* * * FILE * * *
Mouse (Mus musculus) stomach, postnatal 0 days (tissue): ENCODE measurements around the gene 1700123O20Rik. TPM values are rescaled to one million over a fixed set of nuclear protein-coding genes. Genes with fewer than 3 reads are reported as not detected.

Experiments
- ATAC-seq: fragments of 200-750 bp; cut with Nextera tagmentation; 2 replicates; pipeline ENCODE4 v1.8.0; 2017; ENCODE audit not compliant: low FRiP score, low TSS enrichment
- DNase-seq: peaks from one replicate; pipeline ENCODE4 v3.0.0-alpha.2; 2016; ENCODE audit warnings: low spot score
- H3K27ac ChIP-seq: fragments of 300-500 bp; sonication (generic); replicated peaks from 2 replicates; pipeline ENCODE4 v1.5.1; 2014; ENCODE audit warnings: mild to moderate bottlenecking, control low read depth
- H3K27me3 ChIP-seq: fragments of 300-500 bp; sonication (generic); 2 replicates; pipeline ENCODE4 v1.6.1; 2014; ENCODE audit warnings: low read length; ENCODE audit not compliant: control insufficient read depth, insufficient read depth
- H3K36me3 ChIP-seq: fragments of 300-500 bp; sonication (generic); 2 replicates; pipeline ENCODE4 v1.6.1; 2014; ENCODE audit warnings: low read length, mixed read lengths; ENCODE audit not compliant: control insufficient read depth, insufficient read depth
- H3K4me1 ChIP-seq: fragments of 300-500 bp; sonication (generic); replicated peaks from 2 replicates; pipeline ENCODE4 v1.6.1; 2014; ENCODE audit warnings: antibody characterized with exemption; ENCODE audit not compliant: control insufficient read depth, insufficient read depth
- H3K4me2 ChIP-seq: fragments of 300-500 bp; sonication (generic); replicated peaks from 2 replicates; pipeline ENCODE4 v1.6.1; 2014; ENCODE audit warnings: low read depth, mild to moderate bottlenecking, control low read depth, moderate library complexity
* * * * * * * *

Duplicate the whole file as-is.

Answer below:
Mouse (Mus musculus) stomach, postnatal 0 days (tissue): ENCODE measurements around the gene 1700123O20Rik. TPM values are rescaled to one million over a fixed set of nuclear protein-coding genes. Genes with fewer than 3 reads are reported as not detected.

Experiments
- ATAC-seq: fragments of 200-750 bp; cut with Nextera tagmentation; 2 replicates; pipeline ENCODE4 v1.8.0; 2017; ENCODE audit not compliant: low FRiP score, low TSS enrichment
- DNase-seq: peaks from one replicate; pipeline ENCODE4 v3.0.0-alpha.2; 2016; ENCODE audit warnings: low spot score
- H3K27ac ChIP-seq: fragments of 300-500 bp; sonication (generic); replicated peaks from 2 replicates; pipeline ENCODE4 v1.5.1; 2014; ENCODE audit warnings: mild to moderate bottlenecking, control low read depth
- H3K27me3 ChIP-seq: fragments of 300-500 bp; sonication (generic); 2 replicates; pipeline ENCODE4 v1.6.1; 2014; ENCODE audit warnings: low read length; ENCODE audit not compliant: control insufficient read depth, insufficient read depth
- H3K36me3 ChIP-seq: fragments of 300-500 bp; sonication (generic); 2 replicates; pipeline ENCODE4 v1.6.1; 2014; ENCODE audit warnings: low read length, mixed read lengths; ENCODE audit not compliant: control insufficient read depth, insufficient read depth
- H3K4me1 ChIP-seq: fragments of 300-500 bp; sonication (generic); replicated peaks from 2 replicates; pipeline ENCODE4 v1.6.1; 2014; ENCODE audit warnings: antibody characterized with exemption; ENCODE audit not compliant: control insufficient read depth, insufficient read depth
- H3K4me2 ChIP-seq: fragments of 300-500 bp; sonication (generic); replicated peaks from 2 replicates; pipeline ENCODE4 v1.6.1; 2014; ENCODE audit warnings: low read depth, mild to moderate bottlenecking, control low read depth, moderate library complexity